Yaroslav Mudryi National Law University and University of Liege
CV: Nataliia Skidan is a PhD Student at the Yaroslav Mudryi National Law University (Kharkiv, Ukraine) and Visiting researcher at the Faculty of Law, Political Science and Criminology at University of Liege (Liege, Belgium). Since April 2022, Nataliia has been a trainee at the University of Liege. In September 2021, Nataliia began her postgraduate studies at the Yaroslav Mudryi National Law University. Approved thesis topic is ‘Case law in the system of sources of criminal procedural law in Ukraine’. In February 2021, Nataliia received a Master’s Degree at the Yaroslav Mudryi National Law University. In June 2019, Nataliia received a Bachelor’s Degree at the Yaroslav Mudryi National Law University. She is studying law, that’s why her interests include criminal procedure law, human rights, case law and its unity. Her mission is to assist in the promotion, exercise and protection of human rights, particularly during criminal investigations. She participated in conferences and webinars where she also presented her theses and papers.
Presentation title: Case law as a source of law in the field of criminal procedure in Romano-Germanic legal tradition
Abstract: An intrinsic feature of any field of law is the hierarchical system of its sources. The particularities of the regulation of legal relations in each law sphere are determined by the elements of such a system (i.e. the sources of law in themselves). In Anglo-Saxon legal systems, case law is a recognized source of law, which occupies an important place in the entire legal system. However, for legal systems belonging to the Romano-Germanic legal tradition, this issue is not so straightforward. On the contrary, it has always been and still is a subject of discussion among scholars and practitioners, including in the field of criminal procedure.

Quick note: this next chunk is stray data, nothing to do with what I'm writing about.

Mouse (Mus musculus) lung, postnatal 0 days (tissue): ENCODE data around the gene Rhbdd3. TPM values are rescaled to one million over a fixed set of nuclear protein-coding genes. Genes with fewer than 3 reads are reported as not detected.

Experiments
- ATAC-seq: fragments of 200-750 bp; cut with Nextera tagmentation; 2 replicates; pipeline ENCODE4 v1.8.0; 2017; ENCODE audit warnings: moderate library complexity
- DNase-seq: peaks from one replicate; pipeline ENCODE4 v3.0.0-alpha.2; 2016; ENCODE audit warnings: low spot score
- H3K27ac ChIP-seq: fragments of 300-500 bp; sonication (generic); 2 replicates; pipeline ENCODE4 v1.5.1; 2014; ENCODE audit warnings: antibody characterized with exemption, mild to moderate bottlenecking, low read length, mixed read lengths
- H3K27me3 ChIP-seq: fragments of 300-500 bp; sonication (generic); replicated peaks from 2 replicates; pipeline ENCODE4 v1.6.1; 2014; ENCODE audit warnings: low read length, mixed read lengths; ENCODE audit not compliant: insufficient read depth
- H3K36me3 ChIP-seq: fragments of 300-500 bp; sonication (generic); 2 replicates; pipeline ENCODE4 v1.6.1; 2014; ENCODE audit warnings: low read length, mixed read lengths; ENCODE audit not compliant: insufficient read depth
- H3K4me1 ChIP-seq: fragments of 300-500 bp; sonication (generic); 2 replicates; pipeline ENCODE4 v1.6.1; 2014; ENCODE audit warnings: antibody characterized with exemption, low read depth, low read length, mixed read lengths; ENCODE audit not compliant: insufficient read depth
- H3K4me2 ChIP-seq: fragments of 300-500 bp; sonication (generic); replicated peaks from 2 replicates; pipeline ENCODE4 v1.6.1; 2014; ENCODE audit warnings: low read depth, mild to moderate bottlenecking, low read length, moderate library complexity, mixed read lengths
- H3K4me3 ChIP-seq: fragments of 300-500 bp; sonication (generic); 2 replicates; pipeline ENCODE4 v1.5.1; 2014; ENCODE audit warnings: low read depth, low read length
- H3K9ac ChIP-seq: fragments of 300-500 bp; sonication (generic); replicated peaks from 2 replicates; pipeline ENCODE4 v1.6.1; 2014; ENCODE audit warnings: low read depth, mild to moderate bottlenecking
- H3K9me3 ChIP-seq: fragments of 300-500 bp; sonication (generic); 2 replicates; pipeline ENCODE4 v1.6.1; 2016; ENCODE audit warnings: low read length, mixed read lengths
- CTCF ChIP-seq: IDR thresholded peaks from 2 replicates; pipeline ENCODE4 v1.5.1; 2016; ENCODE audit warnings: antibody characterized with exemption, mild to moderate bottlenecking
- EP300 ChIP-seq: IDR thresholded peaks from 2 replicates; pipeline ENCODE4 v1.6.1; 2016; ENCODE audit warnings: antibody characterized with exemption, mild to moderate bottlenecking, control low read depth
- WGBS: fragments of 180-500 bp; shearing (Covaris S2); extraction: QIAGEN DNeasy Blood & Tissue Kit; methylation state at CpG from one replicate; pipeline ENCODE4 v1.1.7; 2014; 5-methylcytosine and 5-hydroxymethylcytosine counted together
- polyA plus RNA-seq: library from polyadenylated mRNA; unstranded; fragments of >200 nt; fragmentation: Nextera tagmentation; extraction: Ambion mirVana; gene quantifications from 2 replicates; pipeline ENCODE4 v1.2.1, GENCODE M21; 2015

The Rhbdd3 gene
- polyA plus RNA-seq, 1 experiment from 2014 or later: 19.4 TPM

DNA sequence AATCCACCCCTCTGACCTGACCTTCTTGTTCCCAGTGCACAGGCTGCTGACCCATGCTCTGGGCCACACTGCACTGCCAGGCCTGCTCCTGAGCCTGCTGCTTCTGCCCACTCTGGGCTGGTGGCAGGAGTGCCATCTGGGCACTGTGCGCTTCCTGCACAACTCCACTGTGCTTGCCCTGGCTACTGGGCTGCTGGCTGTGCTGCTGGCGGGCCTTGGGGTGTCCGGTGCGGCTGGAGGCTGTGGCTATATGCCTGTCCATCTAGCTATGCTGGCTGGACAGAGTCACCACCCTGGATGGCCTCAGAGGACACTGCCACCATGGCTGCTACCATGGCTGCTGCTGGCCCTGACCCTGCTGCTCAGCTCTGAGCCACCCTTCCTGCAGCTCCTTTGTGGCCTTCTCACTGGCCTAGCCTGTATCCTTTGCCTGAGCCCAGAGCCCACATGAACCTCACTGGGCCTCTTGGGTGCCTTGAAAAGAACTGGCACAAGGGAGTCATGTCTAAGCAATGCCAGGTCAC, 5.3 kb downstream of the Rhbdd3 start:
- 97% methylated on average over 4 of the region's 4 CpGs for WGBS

As a rule, in the field of criminal procedure of Civil Law countries, case law belongs to secondary law sources. However, in fact, judges tend to follow previous judicial decisions. Therefore, one may raise the following, somewhat pleonastic question: Is ‘case law’ really a ‘source of law’?
This question can be further split up in several sub-questions. First, should courts take into account the legal positions contained in previous court decisions? Second, can participants in criminal proceedings refer to such decisions to argue their position? Third, can courts interpret the law or even ‘create’ a new one?
This study will put forward a preliminary methodological approach which could help solve this crucial theoretical and practical problem. The proposed approach is based on philosophy and theory of law, focusing in particular on the philosophical concept of validity by Robert Alexy. Alexy described three concepts of validity: the sociological concept of validity, the ethical concept of validity and the juridical concept of validity. These three concepts of validity correspond to three elements of the concept of law: social efficacy, correctness of content and authoritative issuance.
Considering Alexy explained the concepts of validity through the lens of the validity of norms, this study will first present the general points of each validity concept, as well as some Ukrainian and Belgian examples (both countries whose legal system belong to the family of Civil Law systems). Next, Alexy’s theory will be used to test case law as a phenomenon of legal reality in each of the three dimensions.
Using the method of induction, it can be concluded that if the rules governing the nature of case law are valid, case law is also valid. Also, if case law is valid at each of the three levels, then it is valid as a whole (as a phenomenon). Thus, the case law can be a source of law in Civil Law systems.
This dual validity test supports the thesis that, in legal systems belonging to the Romano-Germanic legal tradition, case law can be a source of law. However, it must still be clarified what is meant by case law as a phenomenon in general and it should be highlighted that each source of law has its own forms. Therefore, the topic of future research could centre in the following question: ‘What forms does case law have as a source of law?’. Obviously, the answer to this question may be different from country to country, even within the same legal family.